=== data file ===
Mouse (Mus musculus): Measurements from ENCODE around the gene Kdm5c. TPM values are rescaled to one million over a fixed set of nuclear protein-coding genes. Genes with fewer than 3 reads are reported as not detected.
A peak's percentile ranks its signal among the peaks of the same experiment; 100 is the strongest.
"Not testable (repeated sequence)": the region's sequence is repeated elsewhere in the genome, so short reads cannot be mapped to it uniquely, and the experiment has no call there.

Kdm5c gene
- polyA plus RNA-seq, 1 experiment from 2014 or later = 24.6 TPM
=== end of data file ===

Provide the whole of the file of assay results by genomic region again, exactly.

Mouse (Mus musculus): Measurements from ENCODE around the gene Kdm5c. TPM values are rescaled to one million over a fixed set of nuclear protein-coding genes. Genes with fewer than 3 reads are reported as not detected.
A peak's percentile ranks its signal among the peaks of the same experiment; 100 is the strongest.
"Not testable (repeated sequence)": the region's sequence is repeated elsewhere in the genome, so short reads cannot be mapped to it uniquely, and the experiment has no call there.

Kdm5c gene
- polyA plus RNA-seq, 1 experiment from 2014 or later = 24.6 TPM